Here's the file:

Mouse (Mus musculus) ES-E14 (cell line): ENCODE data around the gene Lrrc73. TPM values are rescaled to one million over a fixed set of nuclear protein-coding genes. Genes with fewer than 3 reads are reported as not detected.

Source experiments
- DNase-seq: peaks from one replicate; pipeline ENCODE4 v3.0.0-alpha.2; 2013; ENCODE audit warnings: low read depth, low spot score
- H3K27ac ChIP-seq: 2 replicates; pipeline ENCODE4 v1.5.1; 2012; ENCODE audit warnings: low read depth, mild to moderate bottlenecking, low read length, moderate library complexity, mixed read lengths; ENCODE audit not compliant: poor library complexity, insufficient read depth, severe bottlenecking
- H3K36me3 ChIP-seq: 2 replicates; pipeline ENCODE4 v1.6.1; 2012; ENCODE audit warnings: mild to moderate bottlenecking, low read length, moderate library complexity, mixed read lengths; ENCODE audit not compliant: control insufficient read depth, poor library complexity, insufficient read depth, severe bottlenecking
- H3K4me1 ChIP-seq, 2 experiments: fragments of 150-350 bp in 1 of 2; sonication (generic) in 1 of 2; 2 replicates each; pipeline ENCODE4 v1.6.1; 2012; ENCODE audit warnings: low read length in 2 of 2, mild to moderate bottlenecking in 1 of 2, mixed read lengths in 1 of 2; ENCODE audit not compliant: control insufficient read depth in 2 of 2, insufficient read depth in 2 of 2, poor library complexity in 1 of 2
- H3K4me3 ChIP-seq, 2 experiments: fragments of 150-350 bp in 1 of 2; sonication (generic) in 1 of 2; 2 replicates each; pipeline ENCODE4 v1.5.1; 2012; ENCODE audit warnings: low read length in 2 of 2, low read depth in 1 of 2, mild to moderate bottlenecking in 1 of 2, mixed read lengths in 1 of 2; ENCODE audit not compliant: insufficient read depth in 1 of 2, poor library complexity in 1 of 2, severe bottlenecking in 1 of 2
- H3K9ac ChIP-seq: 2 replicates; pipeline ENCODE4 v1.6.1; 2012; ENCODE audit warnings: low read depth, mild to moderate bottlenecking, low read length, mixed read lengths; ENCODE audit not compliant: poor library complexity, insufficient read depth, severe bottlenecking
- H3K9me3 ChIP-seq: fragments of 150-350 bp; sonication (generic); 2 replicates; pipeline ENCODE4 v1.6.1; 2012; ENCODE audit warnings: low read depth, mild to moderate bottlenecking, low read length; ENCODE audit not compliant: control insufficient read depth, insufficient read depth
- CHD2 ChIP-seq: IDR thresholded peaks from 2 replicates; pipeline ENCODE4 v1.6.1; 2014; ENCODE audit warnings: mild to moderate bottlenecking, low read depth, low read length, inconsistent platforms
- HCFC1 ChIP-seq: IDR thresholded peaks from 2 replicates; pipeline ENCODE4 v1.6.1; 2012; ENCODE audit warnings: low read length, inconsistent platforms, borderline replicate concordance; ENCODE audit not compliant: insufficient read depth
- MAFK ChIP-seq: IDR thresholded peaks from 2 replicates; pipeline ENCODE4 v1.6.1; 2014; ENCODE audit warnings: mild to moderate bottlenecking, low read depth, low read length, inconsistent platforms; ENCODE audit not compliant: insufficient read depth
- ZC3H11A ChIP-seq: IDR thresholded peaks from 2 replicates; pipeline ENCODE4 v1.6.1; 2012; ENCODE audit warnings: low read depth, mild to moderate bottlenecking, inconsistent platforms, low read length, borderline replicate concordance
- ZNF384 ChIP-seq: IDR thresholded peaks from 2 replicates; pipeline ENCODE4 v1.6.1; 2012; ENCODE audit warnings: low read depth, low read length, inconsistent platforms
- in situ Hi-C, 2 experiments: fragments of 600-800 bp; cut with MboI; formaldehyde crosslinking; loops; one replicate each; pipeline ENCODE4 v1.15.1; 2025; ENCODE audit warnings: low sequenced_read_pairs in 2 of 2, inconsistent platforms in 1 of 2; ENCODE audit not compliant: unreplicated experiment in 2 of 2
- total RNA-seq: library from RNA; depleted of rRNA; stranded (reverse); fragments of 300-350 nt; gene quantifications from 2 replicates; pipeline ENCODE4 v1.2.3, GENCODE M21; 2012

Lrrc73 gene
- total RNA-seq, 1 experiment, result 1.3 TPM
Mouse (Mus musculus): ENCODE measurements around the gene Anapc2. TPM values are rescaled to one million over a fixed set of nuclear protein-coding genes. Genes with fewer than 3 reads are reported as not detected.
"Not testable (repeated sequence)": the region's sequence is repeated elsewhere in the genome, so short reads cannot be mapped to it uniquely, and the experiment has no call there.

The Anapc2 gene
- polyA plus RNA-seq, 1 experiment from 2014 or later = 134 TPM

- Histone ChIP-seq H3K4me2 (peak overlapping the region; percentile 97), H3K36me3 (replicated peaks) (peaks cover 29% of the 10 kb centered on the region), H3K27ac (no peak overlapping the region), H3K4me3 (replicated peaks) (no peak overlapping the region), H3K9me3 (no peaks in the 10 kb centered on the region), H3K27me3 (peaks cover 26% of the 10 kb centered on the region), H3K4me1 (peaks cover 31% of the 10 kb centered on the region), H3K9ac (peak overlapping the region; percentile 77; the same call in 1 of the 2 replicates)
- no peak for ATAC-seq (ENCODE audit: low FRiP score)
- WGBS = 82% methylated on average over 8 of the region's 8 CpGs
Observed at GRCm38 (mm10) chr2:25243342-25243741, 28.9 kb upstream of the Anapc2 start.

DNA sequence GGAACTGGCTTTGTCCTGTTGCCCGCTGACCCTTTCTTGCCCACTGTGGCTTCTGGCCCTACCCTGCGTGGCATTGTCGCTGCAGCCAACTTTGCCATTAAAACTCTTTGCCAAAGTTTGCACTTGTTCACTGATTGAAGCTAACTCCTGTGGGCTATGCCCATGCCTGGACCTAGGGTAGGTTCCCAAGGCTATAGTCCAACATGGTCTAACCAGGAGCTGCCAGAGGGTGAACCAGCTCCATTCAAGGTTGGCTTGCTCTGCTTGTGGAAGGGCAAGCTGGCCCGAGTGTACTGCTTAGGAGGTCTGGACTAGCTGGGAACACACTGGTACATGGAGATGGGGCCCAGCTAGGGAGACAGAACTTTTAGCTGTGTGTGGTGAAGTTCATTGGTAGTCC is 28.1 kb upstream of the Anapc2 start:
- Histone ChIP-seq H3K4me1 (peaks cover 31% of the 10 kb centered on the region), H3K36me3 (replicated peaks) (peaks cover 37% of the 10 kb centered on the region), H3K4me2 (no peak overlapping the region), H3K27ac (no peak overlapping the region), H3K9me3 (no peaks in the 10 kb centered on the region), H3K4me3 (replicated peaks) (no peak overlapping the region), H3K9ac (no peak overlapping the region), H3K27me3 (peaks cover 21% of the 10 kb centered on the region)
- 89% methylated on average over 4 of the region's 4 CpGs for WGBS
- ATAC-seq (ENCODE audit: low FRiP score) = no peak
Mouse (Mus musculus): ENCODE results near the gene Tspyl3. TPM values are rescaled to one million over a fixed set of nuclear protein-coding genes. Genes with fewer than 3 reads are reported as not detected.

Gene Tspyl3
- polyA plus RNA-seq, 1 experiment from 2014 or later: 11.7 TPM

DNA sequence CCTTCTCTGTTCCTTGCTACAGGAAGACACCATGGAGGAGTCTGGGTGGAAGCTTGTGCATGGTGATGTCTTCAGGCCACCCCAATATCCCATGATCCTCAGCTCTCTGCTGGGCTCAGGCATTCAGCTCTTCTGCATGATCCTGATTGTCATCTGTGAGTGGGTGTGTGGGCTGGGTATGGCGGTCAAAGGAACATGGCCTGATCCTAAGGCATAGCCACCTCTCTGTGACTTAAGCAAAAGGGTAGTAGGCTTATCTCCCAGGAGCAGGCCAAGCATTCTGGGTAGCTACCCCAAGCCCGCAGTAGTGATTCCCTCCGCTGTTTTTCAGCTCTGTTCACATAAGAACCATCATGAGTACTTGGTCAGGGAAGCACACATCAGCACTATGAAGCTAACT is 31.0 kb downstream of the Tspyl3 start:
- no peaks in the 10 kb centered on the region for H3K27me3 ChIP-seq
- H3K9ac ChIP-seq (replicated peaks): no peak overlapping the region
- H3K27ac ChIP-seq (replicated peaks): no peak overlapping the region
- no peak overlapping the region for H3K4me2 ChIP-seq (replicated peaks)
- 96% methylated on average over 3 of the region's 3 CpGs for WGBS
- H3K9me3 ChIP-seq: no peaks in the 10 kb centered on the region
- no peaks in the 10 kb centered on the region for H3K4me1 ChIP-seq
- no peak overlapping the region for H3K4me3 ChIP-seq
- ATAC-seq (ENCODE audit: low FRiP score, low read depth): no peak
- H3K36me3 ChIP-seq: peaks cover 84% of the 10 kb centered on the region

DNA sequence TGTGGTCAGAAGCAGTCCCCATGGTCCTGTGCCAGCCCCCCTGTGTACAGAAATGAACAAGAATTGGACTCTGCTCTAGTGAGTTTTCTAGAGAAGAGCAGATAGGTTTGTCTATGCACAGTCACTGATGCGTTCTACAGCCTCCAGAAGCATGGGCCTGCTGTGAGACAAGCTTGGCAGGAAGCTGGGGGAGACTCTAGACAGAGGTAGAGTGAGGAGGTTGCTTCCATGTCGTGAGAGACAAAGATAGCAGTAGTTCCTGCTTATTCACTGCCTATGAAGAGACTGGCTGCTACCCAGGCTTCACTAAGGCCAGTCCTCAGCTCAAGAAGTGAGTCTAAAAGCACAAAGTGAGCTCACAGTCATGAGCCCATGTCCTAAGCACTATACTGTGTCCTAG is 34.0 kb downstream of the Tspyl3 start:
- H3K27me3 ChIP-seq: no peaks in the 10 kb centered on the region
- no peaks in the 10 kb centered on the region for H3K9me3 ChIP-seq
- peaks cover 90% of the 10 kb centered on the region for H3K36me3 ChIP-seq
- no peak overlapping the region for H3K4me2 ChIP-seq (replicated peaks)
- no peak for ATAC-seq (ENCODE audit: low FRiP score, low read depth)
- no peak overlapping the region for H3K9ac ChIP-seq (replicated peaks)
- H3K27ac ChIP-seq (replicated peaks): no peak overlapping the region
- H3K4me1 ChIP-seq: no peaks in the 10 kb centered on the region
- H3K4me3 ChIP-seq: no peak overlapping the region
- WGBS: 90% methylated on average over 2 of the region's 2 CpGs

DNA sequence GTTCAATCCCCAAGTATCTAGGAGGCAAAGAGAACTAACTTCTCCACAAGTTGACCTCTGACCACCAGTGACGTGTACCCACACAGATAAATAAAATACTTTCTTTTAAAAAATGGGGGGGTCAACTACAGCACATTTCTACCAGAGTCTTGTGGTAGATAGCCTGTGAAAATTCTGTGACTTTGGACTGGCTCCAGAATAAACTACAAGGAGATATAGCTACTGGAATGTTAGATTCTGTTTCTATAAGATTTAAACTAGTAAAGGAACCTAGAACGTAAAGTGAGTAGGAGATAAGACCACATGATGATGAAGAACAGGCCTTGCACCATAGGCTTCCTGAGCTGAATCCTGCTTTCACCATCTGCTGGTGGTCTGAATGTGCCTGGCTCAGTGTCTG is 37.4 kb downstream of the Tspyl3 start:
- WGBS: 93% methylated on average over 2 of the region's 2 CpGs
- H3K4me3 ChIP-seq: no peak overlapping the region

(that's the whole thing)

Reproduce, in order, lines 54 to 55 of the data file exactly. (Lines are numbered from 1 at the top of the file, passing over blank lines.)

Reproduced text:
- H3K4me3 ChIP-seq: no peak overlapping the region
- WGBS: 90% methylated on average over 2 of the region's 2 CpGs